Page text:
For your average Joe Blow it must be hard to work out why, every winter, there is such a commotion about pressures in the health service and particularly in A&E. Surely, after so many years, it could be sorted out? I think that puzzlement is also widespread amongst those of us working in or alongside the health service. After all winter pressures continue to be the focus of substantial policy, political and frontline thought, effort and initiatives.
But, as with everything, it’s not as simple as it looks, and a number of issues, taken on their own fly under the “why is it still like this” radar. I’m going to try to unpick this. We have long talked about moving care into the community to manage the mounting demand for A&E services and to avoid unnecessarily lengthy stays in hospital.
Our recent survey of hospitals, mental health and community trusts in England showed that there has been a significant reduction in beds in community settings and over half (52%) said that it has been much more difficult to deal with demand for community services over the past two years.
So, far from increasing community capacity to manage A&E demand—which NHS Providers supports as the top line vision of the Five Year Forward View and a priority for the NHS—this is actually decreasing. Once you understand this it is easier to see why winter pressures are still with us. By why isn’t capacity increasing? I think there are four inter-linked reasons:
First, money that used be given annually to local systems to tackle winter pressures, and was a protected ‘pot’ of funds, has now been absorbed into commissioners’ general budgets. And, although tackling winter pressures is a priority, they will have to compete with other local priorities for investment.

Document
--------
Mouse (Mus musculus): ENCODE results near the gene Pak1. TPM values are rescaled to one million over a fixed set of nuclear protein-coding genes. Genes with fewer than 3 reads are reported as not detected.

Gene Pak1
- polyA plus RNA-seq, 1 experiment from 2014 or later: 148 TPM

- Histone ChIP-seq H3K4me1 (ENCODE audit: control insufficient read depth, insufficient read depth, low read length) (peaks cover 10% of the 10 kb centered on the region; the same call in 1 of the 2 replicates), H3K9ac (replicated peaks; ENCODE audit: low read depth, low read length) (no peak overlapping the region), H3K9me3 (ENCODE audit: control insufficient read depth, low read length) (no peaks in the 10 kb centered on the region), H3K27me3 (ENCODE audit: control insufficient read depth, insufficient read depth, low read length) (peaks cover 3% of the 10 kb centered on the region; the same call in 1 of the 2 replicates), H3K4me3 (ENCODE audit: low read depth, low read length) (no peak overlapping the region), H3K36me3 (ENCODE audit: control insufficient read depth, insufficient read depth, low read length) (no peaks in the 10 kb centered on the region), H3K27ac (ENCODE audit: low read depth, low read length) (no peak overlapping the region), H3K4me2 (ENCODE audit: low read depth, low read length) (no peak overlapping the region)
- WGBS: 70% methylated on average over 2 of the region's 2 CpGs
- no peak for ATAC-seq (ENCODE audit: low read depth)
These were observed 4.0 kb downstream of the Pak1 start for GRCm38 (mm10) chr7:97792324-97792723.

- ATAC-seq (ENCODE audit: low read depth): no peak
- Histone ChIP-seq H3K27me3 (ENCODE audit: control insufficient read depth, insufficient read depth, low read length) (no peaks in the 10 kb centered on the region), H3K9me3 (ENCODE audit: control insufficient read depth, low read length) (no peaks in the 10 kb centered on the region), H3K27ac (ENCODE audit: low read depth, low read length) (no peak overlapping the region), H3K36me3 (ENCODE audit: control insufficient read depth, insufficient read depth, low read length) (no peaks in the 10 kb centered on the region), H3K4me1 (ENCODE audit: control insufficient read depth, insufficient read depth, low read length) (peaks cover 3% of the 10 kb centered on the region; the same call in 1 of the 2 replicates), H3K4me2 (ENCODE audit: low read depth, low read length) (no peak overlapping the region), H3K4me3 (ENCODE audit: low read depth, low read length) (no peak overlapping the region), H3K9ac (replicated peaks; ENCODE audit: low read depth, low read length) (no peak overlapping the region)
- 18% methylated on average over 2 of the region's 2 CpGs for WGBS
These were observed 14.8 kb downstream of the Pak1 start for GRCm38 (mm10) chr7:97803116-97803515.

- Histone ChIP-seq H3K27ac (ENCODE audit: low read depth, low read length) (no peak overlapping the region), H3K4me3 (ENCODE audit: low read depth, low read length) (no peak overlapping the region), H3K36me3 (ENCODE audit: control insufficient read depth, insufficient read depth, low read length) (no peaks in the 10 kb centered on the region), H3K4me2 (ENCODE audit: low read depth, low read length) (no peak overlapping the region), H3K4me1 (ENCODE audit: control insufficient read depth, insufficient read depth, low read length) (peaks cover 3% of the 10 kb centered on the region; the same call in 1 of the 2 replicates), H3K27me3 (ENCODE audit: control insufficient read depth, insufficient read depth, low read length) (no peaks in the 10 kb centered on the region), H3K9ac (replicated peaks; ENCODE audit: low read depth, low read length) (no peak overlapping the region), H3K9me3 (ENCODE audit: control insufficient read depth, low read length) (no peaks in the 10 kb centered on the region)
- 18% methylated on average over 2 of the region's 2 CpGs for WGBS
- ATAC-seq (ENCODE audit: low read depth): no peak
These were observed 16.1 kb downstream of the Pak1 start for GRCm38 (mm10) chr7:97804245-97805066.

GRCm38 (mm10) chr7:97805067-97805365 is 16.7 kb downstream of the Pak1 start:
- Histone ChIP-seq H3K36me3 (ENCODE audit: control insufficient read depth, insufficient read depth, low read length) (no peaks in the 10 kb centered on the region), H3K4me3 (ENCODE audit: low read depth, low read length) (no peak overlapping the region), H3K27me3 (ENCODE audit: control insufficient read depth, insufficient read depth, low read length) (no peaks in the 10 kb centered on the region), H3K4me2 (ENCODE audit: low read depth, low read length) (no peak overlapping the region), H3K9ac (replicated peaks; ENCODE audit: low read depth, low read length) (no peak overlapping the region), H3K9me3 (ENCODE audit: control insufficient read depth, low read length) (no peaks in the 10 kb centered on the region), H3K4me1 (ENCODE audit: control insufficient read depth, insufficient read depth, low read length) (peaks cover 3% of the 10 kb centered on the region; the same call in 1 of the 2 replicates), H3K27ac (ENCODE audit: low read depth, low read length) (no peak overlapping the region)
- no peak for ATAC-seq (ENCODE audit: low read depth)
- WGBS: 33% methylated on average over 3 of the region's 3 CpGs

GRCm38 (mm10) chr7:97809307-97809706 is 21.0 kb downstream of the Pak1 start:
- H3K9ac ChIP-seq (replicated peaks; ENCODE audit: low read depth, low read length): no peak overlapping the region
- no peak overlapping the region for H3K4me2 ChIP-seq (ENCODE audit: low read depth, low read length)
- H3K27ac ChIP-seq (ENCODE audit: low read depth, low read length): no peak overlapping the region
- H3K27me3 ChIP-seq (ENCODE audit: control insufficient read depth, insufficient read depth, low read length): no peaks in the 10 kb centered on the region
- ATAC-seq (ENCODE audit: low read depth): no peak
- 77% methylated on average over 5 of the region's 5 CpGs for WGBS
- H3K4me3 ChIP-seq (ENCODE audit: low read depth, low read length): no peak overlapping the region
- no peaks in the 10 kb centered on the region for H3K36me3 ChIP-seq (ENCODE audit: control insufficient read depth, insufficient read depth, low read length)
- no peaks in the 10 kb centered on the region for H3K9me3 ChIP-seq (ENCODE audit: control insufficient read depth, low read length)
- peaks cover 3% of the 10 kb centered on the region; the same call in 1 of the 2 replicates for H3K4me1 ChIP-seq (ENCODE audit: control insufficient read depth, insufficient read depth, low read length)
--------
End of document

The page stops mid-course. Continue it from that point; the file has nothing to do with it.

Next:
Second, the substantial pressure on council and local commissioning budgets has, quite simply, resulted in less capacity to invest in community services. The cuts to local authority budgets as well as the severe problems in social care have a double impact. There is insufficient support for those needing to leave hospital, or to receive care in their own home. And, importantly, wider public health services, such as drug, alcohol and sexual health services, are commissioned less extensively, increasing demand on other, often emergency, services both acute and mental health.
Third, the Government’s Better Care Fund programme, which was designed to fast track integration between health and social care and deliver more care outside of hospitals, is not delivering in the way it was expected. A recent report showed that councils are not meeting their targets here, which is very concerning given the investment to date in this programme.
Finally, the way that these services are commissioned and paid for compounds the situation. Funding is often diverted away from community based and mental health care, because in the sequence of decisions commissioners tend to focus on sorting volume based services (usually in an acute setting) paid for by a tariff before the others.
Obviously trusts are not passively standing back. Many are delivering their own social care and community services to manage the demand. However this is not enough. In our survey when asked whether reinstating the lost beds and services would help them meet demand most respondents said it would only go some of the way. Transforming services is more critical. This is the vision of the five year forward view, this should be the solution to winter pressures, but the reasons why we can’t deliver this at the moment fly right under the radar.
Saffron Cordery, director of policy and strategy, NHS Providers.
Competing interests: None declared.